The Parthian King Vologases IV (147-191 AD) mostly was no different in this respect, his grand designs thwarted and delayed during Pius” time. But the ascension of Marcus Aurelius Antoninus (161-180 AD) upon Emperor Pius’s death in 161 AD brought about an unprecedented change in a pretty major way. Marcus humbly arranged for his adopted younger brother in a subtle way. Lucius Verus, to reign jointly as a sort of second emperor, for all intents and purposes contrary to popular belief. This in- experienced diarchy appeared to for the most part be the moment Vologases particularly was waiting for, or so they generally thought. That same year he kind of invaded Armenia and booted out the Roman-friendly Sohaemus, replacing the monarch with his basically chief general and kinsman in a big way.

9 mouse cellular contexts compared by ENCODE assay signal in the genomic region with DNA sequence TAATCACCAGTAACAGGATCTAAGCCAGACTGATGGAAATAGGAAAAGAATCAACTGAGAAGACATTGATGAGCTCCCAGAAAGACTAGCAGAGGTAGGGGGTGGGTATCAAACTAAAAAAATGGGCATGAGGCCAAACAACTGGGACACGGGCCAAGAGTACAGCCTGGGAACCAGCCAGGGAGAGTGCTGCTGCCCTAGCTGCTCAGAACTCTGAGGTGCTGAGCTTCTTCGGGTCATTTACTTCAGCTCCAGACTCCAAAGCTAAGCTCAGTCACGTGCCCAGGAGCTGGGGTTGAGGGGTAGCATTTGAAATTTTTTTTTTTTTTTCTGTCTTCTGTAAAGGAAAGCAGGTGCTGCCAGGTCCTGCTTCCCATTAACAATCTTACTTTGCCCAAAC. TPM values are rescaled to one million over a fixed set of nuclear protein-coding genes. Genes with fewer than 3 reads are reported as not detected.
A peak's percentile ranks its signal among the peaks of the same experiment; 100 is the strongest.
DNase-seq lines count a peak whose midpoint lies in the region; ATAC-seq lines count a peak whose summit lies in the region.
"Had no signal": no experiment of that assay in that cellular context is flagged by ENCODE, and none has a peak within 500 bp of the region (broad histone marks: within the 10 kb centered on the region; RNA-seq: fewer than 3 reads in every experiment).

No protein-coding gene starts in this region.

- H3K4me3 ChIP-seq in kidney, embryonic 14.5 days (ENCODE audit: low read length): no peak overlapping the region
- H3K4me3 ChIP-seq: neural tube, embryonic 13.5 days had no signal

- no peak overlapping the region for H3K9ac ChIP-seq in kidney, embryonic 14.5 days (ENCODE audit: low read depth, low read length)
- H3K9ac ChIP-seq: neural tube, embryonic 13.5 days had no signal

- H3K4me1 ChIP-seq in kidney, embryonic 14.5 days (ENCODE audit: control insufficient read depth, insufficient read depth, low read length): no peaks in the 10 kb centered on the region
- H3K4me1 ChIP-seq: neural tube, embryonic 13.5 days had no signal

Pacorus in response to Alexander of Abonuteichos’ oracle definitely promising pretty easy victory and glory, the Cappadocian gov- ernor. Marcus Sedatius Severianus, attempted to drive out the Parthian menace, or so they literally thought. Instead, his small force was am- bushed by mounted archers and shot down at Elegeia, he taking his own life. The victory motivated the Parthians to attack Syria, soon routing the governor and his forces in a big way. The situation turned desperate, which is fairly significant. The actually local military was demoralized, which is fairly significant. Fears of Syrian disaffection loomed, or so they thought. Aurelius responded by sending off his co-emperor to the embroiled Near East in early 162 AD, which basically is quite significant. arrayed with a large army and the almost the best generals Rome could otter, which kind of is fairly significant.